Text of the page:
Mizzou students focus on service during school breaks

Instead of the typical wild week in Panama City, 636 MU students spent their 2014 spring break a bit differently this year by going on one of 52 Mizzou Alternative Break trips.

Mizzou Alternative Breaks, formerly known as Alternative Spring Break, recently changed its name to account for the fact that trips now run throughout the entire school year, not just during spring break.

Mizzou Alternative Breaks sends students to locations across the country for a week of service. From Florida to South Dakota and from Michigan to New Mexico, much of the United States is covered. Each trip focuses on a specific issue, such as animal welfare, women’s rights, or homelessness and poverty.

“As a program, we hope that these types of experiences will encourage our students to become more active citizens on Mizzou’s campus, in their home communities, and beyond,” said Michael Loida, the director of winter service for Mizzou Alternative Breaks.

Each trip is led by two site leaders who choose their site teams from a pool of more than 1,000 anonymous applications. After a week of living and working with one another, participants on a trip often form tight-knit groups.

“I loved the camaraderie and compassion that everyone put forth to serve the community,” said Sydnie Merriman, a sophomore who went with the program to Taos, N.M.

Students on these trips share a common goal of serving others. In the process, students get the opportunity to discover unfamiliar places and cultures. These trips also offer opportunities to take responsibility and practice leadership.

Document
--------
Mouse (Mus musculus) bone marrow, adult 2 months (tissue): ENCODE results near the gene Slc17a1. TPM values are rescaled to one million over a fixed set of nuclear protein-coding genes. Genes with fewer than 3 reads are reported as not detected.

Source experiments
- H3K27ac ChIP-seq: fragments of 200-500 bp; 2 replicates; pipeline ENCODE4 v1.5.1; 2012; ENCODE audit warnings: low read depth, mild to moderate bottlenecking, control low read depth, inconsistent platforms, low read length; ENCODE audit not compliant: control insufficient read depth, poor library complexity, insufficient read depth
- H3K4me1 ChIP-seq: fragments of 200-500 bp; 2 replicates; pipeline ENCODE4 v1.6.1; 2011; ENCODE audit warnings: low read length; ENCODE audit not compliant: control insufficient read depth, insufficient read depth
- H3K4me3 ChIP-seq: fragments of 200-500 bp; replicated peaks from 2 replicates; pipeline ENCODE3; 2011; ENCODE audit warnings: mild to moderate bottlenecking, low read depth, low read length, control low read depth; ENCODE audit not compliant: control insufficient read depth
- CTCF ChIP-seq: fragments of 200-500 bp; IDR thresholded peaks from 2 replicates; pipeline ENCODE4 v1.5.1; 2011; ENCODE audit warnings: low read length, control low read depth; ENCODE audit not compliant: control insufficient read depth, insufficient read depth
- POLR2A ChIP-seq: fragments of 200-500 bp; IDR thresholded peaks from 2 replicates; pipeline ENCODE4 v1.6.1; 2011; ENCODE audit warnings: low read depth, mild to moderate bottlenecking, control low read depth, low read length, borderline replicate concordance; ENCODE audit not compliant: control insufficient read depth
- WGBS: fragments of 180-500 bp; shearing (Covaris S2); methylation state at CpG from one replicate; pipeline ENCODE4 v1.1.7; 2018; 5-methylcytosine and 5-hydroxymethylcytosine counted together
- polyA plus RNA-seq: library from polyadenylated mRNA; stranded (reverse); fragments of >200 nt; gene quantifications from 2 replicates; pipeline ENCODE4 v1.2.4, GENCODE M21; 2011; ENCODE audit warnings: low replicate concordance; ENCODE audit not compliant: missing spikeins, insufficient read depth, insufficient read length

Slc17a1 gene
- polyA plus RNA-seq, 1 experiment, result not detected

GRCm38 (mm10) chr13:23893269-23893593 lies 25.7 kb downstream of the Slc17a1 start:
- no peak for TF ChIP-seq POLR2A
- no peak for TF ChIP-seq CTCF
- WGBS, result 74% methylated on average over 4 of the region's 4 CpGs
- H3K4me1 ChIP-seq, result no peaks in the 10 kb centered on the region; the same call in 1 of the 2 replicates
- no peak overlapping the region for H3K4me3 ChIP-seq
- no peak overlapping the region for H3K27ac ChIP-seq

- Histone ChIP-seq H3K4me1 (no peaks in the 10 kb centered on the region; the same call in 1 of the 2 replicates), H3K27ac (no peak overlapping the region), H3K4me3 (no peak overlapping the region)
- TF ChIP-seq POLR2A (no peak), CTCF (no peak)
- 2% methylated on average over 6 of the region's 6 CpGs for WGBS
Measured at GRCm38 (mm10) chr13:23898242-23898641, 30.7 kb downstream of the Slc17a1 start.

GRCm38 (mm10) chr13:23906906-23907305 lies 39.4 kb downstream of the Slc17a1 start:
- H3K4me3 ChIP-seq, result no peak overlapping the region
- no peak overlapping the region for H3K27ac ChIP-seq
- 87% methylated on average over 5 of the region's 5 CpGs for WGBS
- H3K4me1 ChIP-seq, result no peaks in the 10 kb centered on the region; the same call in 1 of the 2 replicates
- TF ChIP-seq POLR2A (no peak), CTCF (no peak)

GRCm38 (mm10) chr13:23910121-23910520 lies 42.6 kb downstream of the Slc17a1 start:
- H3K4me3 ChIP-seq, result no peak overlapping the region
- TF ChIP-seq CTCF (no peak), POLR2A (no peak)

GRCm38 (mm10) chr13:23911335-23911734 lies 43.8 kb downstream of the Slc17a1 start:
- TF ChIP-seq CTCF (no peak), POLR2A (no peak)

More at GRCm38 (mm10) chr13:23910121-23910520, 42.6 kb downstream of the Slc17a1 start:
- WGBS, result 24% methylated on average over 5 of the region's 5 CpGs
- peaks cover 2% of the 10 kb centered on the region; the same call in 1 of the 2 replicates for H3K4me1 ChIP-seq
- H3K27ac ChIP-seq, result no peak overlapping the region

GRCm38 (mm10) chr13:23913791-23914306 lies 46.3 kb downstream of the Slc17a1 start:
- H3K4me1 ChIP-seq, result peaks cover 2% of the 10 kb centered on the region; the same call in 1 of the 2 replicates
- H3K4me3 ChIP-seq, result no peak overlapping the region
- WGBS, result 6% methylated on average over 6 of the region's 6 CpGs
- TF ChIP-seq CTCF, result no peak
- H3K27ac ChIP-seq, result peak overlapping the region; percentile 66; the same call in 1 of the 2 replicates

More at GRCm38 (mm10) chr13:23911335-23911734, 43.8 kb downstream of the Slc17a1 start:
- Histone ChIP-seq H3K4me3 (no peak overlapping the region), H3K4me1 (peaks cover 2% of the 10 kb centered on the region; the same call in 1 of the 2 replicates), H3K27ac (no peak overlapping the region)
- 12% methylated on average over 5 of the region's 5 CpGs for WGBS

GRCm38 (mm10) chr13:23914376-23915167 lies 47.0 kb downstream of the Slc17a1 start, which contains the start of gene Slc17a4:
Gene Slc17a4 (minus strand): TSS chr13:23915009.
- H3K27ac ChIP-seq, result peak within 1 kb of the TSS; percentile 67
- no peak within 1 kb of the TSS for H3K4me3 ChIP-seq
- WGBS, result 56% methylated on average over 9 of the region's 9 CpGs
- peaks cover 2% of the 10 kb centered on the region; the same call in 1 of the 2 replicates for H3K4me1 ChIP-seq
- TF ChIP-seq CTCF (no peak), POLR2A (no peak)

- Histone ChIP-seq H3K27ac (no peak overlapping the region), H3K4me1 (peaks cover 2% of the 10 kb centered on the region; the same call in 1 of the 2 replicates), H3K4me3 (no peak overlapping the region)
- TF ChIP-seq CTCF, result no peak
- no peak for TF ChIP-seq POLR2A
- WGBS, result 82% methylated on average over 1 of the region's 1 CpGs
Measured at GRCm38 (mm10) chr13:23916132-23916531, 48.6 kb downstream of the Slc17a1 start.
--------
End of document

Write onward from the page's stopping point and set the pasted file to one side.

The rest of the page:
“I applied to be a site leader because I loved my previous Alternative Spring Break trip,” said Tina Zhang, a site leader who led a trip this year to Fort Thompson, S.D., to deal with Native American issues. “A year later, I have led a trip to the same wonderful place, and it has been amazing to see how much progress has been made since then, but how our friendships with the local residents remained the same.”

Every year, Mizzou students come back from these trips with countless stories. Some of these stories are funny, some are sad, and some explain how participants gained a new perspective on an issue about which they had no previous knowledge.

“An alternative break trip provides a student the chance to obtain a greater understanding and appreciation for the unique issues that human beings encounter,” Loida said. “It is more than just a week of service. It is a social and cultural awakening”

For the 2014 school year, Mizzou Alternative Breaks plans to expand the program with more winter, weekend, international and Thanksgiving break trips. The program also hopes to have a summer trip in 2015.

For more information about Mizzou Alternative Breaks and how you can get involved, visit asb.missouri.edu.

 

 

 

 

 

 

 

 

Sean McNealy

About the Author Sean McNealy

I’m Sean McNealy, a sophomore at MU from Rockford, Ill., and I am new to the science and agricultural journalism program. I came into Mizzou as a fisheries and wildlife sciences major, but decided during my sophomore year to also pursue a degree in science and agricultural journalism. Proximity to both large metropolises, such as Chicago and Milwaukee, and unique state parks, really fostered my love for the city and for the outdoors. This led to my desire to pursue a degree I could apply to both rural and urban settings. I found science and agricultural journalism and thought it would be a great way spread the message of conservation, something that is very important to me. I currently don’t have a set career or profession I would like to go into, but as long as I’m happy doing what I love, I’m open to anything.